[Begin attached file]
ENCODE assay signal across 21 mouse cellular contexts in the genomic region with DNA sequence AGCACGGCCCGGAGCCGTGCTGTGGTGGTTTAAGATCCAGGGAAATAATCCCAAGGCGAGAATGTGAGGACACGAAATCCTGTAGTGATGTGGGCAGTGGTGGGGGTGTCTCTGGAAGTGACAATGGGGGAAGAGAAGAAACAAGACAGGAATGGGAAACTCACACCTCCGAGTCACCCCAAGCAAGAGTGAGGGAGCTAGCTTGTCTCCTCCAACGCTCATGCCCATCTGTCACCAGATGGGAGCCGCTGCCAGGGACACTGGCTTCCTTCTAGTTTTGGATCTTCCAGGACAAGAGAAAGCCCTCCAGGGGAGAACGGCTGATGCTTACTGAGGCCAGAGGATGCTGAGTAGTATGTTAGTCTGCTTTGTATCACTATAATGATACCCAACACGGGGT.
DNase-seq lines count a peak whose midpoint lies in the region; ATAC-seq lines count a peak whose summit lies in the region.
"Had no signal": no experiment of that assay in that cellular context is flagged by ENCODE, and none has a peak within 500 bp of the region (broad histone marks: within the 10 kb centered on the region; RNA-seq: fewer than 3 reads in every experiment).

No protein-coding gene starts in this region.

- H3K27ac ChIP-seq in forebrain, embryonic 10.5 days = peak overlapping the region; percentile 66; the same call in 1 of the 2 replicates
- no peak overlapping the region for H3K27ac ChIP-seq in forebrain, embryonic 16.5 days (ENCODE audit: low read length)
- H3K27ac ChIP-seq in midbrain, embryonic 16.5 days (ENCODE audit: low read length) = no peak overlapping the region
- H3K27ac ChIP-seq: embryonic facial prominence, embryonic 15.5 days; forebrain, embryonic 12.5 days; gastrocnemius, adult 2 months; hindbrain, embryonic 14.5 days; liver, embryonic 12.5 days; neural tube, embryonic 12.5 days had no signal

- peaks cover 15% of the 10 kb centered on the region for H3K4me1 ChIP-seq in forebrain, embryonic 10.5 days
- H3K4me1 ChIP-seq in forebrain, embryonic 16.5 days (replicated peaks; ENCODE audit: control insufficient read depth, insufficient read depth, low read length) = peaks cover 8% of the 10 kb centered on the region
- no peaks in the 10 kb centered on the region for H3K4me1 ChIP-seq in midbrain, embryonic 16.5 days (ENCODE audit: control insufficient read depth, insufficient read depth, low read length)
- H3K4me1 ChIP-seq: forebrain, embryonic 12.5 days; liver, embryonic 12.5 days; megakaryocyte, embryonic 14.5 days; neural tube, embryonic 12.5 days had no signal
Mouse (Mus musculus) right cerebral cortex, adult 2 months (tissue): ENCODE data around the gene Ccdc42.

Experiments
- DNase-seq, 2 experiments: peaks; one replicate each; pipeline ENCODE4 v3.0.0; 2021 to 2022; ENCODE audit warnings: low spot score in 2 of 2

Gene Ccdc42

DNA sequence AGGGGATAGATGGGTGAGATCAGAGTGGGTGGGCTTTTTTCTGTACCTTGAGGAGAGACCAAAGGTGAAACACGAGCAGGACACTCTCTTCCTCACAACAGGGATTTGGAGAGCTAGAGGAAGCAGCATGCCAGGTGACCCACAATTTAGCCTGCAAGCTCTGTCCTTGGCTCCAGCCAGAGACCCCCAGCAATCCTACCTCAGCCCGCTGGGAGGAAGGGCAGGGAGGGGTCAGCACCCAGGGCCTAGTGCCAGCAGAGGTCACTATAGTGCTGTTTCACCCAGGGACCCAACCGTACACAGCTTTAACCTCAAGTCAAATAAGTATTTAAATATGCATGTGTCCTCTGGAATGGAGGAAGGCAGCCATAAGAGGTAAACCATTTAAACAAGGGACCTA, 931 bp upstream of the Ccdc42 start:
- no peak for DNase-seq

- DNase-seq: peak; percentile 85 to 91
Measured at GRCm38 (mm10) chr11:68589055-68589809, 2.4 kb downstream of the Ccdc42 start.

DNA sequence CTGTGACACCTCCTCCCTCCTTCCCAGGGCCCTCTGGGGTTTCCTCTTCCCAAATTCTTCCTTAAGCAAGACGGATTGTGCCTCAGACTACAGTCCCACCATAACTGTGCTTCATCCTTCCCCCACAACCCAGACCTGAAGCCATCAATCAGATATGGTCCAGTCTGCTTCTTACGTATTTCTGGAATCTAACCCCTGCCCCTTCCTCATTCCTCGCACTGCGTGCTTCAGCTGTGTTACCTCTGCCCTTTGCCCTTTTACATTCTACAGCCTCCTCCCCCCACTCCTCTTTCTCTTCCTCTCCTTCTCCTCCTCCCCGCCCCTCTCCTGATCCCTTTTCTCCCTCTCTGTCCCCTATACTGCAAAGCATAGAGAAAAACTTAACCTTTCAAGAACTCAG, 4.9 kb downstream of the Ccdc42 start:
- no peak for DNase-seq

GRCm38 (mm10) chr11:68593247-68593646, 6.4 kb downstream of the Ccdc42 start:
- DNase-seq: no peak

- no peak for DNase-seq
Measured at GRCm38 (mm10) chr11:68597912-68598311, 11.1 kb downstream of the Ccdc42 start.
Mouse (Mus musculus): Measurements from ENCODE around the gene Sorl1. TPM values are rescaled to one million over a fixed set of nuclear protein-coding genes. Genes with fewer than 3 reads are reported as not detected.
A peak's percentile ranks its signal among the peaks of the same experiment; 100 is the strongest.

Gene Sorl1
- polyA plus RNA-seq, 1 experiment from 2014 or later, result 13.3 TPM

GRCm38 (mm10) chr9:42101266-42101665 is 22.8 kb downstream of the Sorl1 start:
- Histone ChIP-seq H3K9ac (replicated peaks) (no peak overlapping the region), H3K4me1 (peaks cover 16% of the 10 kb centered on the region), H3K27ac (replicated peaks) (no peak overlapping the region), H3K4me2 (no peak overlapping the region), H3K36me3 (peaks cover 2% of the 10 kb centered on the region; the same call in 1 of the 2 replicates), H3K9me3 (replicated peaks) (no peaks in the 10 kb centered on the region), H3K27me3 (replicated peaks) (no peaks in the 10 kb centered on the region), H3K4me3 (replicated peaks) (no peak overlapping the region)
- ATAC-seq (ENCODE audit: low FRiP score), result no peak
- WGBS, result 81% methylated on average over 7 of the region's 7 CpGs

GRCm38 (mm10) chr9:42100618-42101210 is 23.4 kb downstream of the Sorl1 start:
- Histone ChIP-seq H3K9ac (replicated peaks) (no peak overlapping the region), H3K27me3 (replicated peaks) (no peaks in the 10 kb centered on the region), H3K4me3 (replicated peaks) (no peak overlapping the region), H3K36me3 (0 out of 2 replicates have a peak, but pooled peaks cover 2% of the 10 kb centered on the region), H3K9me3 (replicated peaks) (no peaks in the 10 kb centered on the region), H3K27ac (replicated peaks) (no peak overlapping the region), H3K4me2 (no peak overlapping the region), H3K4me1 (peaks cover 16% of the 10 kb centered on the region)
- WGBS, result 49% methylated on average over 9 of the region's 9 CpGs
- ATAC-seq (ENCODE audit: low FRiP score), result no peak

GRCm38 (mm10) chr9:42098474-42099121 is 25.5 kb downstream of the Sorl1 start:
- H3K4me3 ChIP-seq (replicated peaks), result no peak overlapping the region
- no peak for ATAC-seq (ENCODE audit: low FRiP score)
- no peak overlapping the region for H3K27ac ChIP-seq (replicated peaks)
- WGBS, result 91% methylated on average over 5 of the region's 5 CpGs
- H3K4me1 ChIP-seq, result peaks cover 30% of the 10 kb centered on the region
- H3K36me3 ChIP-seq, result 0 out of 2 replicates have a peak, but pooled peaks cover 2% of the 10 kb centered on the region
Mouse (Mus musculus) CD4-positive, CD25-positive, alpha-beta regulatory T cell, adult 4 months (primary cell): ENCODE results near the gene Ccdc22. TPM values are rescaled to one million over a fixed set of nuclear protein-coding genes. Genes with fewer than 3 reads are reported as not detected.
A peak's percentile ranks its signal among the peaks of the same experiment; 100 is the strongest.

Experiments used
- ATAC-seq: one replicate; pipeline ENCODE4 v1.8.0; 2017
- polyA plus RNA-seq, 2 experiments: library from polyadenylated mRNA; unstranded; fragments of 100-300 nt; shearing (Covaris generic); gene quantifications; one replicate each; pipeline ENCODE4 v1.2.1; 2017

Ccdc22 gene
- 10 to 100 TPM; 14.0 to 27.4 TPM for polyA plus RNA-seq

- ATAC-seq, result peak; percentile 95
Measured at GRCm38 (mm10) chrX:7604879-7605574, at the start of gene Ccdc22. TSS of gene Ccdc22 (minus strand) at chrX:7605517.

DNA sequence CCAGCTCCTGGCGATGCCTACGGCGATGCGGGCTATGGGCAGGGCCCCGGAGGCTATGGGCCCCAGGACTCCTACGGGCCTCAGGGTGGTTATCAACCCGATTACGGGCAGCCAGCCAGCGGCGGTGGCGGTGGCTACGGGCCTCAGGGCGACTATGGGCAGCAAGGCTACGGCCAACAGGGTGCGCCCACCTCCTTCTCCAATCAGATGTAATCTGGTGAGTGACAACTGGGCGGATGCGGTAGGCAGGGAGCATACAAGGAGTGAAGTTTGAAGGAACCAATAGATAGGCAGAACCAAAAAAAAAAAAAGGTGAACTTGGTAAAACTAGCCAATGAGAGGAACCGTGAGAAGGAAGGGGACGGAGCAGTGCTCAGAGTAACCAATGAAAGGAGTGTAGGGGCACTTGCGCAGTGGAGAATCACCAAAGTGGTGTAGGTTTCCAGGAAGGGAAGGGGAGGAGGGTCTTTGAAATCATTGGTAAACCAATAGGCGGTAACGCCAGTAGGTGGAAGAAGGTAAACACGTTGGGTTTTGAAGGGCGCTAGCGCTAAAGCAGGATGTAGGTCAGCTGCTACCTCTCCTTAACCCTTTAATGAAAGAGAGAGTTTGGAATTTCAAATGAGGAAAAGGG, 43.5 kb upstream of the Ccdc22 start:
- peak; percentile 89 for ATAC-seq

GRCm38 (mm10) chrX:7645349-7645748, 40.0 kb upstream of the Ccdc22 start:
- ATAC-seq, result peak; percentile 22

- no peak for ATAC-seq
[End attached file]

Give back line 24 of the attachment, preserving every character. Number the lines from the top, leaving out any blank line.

- DNase-seq: no peak